• yvette kaplan

    Hi John, Eric! : ) Yes, I designed the characters for that spot, and animated it too– except for the plane which was done by Kim Miskoe I believe– or was it you, Eric? anyway, it’s the only part that moves well!
    But they are my little kids alright. I also designed the characters for the Bears special- in those days I wanted to be a character designer, but never did any more of that. And yes, Amanda, you’re right, I worked on Beavis and Butthead. This is a blast from the past, especially seeing all your comments– I can’t believe Jerry posted this, but it’s great to connect with you all! : )

    • Julie forsyth

      I remember you, Yvette! I did inking and painting for “D of L”.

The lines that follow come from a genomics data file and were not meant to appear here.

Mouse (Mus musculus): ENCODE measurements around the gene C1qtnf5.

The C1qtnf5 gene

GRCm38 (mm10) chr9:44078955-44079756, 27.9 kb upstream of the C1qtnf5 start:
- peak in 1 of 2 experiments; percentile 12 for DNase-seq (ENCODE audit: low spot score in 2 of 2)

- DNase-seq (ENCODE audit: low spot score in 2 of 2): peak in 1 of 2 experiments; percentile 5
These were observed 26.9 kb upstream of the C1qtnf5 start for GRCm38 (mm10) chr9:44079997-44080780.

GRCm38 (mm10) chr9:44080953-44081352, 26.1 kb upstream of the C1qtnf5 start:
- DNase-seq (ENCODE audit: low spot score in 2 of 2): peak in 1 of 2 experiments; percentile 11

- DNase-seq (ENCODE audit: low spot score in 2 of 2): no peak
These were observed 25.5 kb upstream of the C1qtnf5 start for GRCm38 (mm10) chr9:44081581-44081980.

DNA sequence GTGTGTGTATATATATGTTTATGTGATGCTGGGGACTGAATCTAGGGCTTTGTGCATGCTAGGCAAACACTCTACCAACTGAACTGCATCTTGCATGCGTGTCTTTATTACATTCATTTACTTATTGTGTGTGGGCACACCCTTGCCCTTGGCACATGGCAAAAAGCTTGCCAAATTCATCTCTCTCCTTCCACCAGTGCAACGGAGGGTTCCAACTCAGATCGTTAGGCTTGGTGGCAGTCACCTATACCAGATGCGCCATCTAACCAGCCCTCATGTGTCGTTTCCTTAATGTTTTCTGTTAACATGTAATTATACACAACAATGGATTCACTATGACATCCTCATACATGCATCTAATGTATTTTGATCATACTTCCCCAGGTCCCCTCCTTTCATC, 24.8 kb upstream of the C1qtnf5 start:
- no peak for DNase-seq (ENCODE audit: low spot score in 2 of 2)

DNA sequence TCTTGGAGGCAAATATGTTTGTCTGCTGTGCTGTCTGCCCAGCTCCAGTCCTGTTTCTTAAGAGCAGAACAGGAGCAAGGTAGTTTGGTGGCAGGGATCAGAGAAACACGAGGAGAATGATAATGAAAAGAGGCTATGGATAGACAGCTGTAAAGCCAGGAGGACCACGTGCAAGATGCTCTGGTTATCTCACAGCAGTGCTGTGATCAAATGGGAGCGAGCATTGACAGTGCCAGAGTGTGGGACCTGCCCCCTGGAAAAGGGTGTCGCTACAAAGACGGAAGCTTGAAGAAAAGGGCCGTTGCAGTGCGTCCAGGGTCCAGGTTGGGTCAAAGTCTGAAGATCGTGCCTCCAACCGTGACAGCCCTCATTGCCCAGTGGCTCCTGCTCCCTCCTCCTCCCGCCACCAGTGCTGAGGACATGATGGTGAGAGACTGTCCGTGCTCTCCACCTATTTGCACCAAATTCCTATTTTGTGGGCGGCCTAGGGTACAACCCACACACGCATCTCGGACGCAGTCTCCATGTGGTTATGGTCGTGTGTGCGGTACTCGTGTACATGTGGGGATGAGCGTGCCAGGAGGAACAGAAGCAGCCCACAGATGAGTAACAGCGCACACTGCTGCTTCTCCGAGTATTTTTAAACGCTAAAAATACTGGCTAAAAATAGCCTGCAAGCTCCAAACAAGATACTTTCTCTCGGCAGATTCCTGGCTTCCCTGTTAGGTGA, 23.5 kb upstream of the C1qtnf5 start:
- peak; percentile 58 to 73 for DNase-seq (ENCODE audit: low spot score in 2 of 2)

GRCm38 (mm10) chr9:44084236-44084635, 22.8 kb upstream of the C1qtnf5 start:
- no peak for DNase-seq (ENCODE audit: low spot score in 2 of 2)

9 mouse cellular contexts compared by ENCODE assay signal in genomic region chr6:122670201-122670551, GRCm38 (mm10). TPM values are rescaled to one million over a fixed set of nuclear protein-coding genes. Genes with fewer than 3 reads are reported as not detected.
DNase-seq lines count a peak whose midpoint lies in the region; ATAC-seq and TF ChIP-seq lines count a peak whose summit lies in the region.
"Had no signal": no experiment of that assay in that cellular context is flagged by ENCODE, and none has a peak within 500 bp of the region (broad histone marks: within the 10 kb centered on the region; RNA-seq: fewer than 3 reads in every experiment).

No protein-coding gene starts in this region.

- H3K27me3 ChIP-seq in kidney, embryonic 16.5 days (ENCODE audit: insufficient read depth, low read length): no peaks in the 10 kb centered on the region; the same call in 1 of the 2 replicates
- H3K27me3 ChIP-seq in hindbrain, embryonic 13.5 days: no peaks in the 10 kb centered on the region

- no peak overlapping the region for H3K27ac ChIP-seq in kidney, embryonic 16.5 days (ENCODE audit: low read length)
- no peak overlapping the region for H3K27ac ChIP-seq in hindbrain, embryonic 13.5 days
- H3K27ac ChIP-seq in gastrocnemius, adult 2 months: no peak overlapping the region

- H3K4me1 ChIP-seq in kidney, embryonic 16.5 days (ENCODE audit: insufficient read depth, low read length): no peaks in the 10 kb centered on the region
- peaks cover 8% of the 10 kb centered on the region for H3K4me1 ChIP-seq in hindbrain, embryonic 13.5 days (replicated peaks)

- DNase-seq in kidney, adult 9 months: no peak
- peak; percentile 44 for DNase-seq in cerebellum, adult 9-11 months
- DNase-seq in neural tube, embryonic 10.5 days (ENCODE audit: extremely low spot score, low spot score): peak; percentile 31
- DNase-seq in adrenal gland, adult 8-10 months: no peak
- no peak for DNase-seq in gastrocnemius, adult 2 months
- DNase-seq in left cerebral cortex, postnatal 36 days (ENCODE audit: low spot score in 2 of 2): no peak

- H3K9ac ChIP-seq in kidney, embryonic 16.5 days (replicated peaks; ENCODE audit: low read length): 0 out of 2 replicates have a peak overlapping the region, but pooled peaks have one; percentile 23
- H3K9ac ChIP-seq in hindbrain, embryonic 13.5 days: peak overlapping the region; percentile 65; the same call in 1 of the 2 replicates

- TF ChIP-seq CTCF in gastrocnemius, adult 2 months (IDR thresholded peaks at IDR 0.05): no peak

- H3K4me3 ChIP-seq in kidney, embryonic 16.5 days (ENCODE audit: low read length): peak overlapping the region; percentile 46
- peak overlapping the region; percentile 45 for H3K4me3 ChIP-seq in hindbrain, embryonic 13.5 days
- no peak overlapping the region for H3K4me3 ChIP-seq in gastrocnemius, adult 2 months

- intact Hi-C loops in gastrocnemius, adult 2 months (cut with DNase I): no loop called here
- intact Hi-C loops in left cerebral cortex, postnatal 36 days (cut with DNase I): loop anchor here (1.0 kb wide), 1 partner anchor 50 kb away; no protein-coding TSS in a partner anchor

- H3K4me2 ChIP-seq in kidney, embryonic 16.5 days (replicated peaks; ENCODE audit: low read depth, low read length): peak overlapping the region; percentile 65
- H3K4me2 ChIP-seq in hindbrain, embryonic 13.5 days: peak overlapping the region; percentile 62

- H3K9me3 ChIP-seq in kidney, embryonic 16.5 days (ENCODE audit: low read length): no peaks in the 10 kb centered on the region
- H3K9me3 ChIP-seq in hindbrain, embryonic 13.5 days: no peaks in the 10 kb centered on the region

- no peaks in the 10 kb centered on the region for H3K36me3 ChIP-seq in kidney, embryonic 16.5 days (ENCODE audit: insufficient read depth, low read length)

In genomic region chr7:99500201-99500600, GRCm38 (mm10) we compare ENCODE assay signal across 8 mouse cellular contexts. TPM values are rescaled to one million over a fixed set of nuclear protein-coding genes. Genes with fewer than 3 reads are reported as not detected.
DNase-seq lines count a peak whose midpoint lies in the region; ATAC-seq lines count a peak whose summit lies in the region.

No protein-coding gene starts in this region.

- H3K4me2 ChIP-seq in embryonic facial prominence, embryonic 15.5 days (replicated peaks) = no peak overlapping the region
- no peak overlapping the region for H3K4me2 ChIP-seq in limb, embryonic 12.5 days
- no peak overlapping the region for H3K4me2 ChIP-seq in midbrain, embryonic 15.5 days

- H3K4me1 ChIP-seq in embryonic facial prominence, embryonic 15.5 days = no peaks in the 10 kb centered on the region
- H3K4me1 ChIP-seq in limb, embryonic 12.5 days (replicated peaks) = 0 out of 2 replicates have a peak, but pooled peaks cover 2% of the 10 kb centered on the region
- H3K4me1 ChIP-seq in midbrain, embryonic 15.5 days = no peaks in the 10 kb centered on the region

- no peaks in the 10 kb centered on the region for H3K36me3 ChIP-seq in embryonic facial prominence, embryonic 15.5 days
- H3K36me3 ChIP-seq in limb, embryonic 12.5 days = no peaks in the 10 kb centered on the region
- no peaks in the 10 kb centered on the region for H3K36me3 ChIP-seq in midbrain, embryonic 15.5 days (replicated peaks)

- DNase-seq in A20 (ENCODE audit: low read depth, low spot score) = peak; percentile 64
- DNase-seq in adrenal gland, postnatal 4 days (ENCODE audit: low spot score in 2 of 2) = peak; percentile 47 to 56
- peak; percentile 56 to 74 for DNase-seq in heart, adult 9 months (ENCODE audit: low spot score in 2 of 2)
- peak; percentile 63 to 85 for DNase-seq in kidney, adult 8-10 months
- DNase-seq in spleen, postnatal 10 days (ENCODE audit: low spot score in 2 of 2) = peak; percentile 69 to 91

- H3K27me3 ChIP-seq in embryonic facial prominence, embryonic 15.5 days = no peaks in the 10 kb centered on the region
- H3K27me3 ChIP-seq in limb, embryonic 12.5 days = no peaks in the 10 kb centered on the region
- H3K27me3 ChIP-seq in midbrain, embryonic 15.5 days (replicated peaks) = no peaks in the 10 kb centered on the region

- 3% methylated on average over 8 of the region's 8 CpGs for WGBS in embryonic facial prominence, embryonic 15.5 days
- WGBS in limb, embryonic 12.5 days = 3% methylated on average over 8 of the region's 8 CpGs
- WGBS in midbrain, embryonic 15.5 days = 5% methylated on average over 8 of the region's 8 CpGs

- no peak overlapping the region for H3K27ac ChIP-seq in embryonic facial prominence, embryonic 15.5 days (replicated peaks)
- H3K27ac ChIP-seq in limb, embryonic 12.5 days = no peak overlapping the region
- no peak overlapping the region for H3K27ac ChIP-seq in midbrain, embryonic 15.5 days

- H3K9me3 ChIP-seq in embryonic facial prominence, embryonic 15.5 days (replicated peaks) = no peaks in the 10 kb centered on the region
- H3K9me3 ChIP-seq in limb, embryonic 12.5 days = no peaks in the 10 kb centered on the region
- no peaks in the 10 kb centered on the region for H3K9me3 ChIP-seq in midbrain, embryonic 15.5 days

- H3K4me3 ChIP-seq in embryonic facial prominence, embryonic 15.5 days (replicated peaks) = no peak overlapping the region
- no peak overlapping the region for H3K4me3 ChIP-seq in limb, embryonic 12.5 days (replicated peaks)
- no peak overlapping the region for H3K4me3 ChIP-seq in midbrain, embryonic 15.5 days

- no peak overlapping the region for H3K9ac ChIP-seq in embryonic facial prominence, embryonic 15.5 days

• Andy

    As long as we’re filling in all of the blanks on this commercial, I should mention this website I was pointed to recently. It describes the vocal recording, which involved just two children:

    http://www.tootsierollgirl.com/

  • Chris Sobieniak

    Funny someone would put up a webpage/domain just for that! It becomes an even smaller world when you find out these things.

  • http://www.tomsito.com Tom Sito

    Thanks Jerry for posting this. Kevin Petrilak just told me about it. Yes, it was my first job in animation working on the Nutritionland film in the Summer of 1975. I’ve never seen it on DVD or anywhere.

    Lou Scarborough and Eric Goldberg also did some work at Teletactics too. Retired Max Fleischer director Orestes Calpini once hung out around the studio.

    It was a great crew, but Barry was controversial, to put it kindly. What he did do was rustle up a lot of work for the place.

  • Jeffrey Gray